Baku. Anakhanum Hidayatova – APA. Famous British newspaper “Huffing Post” has published an article “Khojaly - More Than Just an Airport”. APA reports that the article covers the Nagorno Karabakh problem and occupation of 20 percent of the Azerbaijani territories by Armenia.
“Despite four UN Security Council Resolutions, Armenia has steadfastly refused to end its military occupation of the territory or allow hundreds of thousands of displaced refugees to return home. While the peace talks under the auspices of the OSCE continue, there have recently been suggestions that the Armenian authorities in the breakaway region plan to re-open the airport at Khojaly, just outside the region's capital of Khankendi. At first glance this might not appear to be a hugely provocative move. However, most experts suggest that the potential opening violates international law, including several provisions of the Chicago Convention - in particular, articles 1, 2, 5, 6, 10-16, 24 and 68. Legally, Khojaly airport cannot operate, as unauthorised flights through Azerbaijani airspace are not permitted without that government's sanction, and any violations could have unpredictable consequences. The International Civil Aviation Organisation (ICAO), a specialized UN agency, is also strongly supportive of Azerbaijan on this issue. But leaving all the legal implications aside, such a step could only undermine precisely what the international community is working hard for - slow and steady progress through peace talks and confidence building measures. So it is not surprising that the international reaction to the proposed re-opening was unequivocal in its condemnation.”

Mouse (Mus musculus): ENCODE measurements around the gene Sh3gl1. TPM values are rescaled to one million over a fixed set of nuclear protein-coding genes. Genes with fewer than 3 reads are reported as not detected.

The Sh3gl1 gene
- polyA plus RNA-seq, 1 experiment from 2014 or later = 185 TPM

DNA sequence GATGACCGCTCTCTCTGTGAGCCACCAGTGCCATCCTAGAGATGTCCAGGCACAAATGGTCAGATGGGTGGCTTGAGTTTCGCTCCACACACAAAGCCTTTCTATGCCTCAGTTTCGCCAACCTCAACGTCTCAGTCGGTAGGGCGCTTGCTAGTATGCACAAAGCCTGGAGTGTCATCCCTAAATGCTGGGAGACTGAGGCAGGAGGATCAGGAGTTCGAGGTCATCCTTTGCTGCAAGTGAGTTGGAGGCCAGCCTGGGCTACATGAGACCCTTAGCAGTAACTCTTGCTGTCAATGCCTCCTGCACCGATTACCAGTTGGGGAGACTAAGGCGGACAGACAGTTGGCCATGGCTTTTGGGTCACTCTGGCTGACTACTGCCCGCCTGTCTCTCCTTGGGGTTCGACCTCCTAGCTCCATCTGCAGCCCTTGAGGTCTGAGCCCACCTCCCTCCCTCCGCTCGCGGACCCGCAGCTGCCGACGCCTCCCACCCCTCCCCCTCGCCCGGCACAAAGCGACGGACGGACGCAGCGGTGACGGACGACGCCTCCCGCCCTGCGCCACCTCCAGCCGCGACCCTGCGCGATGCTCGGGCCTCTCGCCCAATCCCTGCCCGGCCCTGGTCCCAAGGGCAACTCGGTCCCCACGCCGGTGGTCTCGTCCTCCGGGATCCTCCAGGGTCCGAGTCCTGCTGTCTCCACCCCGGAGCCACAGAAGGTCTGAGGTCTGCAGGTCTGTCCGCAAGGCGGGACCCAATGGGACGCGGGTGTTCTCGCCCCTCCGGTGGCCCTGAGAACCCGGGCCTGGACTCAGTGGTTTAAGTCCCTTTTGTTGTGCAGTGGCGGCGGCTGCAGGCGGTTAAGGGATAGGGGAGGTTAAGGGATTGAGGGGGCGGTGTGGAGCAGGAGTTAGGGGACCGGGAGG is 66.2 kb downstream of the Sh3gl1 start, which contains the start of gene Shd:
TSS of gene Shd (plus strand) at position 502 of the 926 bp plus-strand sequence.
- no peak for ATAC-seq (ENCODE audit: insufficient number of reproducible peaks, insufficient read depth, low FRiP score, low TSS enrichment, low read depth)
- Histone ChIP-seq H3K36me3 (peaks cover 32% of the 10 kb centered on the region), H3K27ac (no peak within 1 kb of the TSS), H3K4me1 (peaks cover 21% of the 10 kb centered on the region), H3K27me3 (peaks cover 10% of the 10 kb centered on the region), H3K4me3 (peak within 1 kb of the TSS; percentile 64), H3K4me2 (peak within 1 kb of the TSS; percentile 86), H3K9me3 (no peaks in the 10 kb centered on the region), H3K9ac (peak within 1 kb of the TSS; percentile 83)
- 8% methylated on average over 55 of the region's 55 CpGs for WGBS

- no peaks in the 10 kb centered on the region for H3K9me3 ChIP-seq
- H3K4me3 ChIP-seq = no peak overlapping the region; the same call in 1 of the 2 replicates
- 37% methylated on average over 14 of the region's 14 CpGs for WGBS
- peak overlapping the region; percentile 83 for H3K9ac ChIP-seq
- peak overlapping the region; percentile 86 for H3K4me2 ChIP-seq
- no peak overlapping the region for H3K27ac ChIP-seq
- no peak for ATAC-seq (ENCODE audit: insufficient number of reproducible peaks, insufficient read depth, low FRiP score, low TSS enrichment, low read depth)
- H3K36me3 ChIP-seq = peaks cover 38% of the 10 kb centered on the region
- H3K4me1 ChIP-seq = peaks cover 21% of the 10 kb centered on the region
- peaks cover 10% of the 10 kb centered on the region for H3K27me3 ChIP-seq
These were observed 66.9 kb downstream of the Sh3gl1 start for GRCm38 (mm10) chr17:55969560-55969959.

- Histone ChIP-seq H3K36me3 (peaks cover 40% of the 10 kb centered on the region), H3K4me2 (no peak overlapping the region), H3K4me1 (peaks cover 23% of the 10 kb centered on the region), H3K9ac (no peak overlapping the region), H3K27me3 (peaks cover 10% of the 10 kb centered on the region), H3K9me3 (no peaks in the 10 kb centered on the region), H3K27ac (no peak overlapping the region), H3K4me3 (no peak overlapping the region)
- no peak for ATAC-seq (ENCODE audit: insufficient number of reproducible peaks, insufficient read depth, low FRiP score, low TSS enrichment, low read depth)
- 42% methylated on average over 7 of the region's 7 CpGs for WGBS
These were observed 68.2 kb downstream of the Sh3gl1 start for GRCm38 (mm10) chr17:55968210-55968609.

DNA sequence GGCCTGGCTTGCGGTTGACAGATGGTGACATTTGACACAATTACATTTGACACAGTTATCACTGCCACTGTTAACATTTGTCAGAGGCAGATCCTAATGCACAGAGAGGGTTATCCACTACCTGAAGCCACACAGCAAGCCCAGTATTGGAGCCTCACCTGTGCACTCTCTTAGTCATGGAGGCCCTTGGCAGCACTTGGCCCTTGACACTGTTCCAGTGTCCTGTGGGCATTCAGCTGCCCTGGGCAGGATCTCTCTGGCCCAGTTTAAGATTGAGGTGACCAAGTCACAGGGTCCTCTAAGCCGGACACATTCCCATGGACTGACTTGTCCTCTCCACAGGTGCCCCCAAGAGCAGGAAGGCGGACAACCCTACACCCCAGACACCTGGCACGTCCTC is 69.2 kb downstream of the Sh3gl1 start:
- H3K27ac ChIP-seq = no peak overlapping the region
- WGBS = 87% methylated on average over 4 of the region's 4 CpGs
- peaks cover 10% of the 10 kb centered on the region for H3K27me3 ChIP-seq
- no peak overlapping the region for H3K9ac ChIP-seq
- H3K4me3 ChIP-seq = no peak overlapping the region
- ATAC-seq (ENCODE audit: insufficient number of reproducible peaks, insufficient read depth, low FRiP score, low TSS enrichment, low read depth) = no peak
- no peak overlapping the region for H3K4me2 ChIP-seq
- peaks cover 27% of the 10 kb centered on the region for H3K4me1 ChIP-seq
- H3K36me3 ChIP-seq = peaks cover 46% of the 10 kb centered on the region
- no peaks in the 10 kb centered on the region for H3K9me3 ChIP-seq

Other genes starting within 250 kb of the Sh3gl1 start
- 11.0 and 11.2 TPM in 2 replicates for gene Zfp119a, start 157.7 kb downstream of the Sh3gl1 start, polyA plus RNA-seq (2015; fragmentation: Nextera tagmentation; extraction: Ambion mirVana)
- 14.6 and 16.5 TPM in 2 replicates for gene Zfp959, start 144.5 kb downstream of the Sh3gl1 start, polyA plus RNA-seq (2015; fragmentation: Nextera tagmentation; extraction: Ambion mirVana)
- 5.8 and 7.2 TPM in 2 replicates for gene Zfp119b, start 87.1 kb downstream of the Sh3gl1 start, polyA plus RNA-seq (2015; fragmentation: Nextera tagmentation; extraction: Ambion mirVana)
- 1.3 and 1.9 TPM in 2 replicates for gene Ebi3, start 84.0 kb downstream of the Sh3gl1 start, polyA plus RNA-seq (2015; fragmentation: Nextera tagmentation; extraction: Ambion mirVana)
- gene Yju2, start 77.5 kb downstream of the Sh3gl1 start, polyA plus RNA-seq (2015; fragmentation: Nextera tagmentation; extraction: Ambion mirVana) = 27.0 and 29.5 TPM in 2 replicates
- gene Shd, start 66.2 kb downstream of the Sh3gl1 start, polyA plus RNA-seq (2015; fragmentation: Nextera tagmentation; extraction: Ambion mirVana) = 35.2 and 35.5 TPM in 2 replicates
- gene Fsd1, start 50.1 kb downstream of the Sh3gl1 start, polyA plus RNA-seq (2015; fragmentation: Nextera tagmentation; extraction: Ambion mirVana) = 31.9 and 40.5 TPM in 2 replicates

The author Chris Pincher underlines how important Azerbaijan is to Europe's energy security, especially in the wake of the infamous Russo-Ukrainian gas rows. Should these latest tensions spiral into full-scale conflict, the consequences will be felt not just by the Caucasus region, but by the whole of Europe. And as we live in a world of complex economic interconnections, those consequences could easily wash up on British shores.
The author also spoke about Khojaly genocide: “There is, however, another reason why Azerbaijan feels hurt at Armenia's plans. The airport in question is located at the site of the most notorious massacre in the 1988-1994 conflict when, on the 26th February 1992, 613 civilians of the town of Khojaly were massacred by Armenian forces. No one disputes the right of civilians to free movement. But surely the right time to start talking about re-opening the airport is once the hostilities are over, and when the people who were expelled from their homes and who currently languish in displaced person camps are given the chance to return to their homes. Only then can normality, and freedom, return to this troubled region.”